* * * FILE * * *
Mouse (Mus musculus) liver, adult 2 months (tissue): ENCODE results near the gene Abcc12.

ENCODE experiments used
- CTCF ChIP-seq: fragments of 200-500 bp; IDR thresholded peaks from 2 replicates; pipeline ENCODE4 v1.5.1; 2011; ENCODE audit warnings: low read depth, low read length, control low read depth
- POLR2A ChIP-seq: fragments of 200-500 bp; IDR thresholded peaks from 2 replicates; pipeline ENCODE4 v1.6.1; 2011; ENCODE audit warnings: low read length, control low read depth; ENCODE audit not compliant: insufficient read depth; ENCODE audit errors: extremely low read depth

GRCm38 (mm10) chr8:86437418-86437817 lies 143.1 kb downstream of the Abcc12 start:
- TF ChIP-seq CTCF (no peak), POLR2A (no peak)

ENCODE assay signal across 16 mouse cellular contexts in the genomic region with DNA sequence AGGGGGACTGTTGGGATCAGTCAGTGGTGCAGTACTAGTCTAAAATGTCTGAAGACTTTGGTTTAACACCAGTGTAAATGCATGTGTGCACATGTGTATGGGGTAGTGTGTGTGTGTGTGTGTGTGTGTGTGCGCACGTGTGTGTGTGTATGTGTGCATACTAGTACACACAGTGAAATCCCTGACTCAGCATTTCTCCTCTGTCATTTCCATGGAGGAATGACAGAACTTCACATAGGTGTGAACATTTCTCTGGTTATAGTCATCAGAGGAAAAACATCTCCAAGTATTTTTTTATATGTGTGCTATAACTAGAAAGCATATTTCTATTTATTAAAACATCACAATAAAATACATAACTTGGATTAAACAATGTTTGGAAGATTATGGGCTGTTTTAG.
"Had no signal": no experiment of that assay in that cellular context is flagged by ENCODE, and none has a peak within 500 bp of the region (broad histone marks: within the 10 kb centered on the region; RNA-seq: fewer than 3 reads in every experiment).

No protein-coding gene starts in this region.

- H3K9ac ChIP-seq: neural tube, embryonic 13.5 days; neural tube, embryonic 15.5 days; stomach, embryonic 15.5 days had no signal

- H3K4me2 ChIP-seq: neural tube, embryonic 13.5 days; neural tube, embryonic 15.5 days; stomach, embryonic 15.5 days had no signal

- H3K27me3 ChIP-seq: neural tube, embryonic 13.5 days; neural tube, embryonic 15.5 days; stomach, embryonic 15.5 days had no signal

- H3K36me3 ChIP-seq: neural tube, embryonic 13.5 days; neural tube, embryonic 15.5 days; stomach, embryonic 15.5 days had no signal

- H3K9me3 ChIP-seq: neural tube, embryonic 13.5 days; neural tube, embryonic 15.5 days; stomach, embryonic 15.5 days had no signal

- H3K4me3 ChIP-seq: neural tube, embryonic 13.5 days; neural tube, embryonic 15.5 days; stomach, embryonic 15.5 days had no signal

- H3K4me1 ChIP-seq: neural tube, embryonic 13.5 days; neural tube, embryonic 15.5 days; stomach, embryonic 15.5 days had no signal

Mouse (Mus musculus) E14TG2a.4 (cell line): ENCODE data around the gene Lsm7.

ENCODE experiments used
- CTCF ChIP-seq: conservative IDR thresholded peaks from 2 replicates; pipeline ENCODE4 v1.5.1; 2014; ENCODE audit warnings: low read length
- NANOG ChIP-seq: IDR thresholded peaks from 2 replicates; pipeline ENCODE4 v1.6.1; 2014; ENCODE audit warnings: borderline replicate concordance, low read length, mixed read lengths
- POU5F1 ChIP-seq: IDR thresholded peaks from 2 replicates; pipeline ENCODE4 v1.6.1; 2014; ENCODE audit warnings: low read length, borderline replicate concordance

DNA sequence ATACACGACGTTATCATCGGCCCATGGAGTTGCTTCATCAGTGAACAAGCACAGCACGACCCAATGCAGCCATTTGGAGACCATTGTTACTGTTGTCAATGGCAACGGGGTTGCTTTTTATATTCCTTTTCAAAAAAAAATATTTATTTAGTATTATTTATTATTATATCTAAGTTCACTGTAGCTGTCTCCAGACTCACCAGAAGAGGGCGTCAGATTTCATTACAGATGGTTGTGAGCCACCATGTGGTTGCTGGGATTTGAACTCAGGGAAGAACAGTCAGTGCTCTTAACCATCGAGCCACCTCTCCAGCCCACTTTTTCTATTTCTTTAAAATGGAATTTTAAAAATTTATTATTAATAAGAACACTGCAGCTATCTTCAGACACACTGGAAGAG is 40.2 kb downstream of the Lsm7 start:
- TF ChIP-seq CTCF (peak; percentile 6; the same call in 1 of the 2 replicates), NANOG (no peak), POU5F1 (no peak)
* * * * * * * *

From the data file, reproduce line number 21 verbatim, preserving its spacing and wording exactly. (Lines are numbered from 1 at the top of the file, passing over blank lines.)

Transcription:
- POU5F1 ChIP-seq: IDR thresholded peaks from 2 replicates; pipeline ENCODE4 v1.6.1; 2014; ENCODE audit warnings: low read length, borderline replicate concordance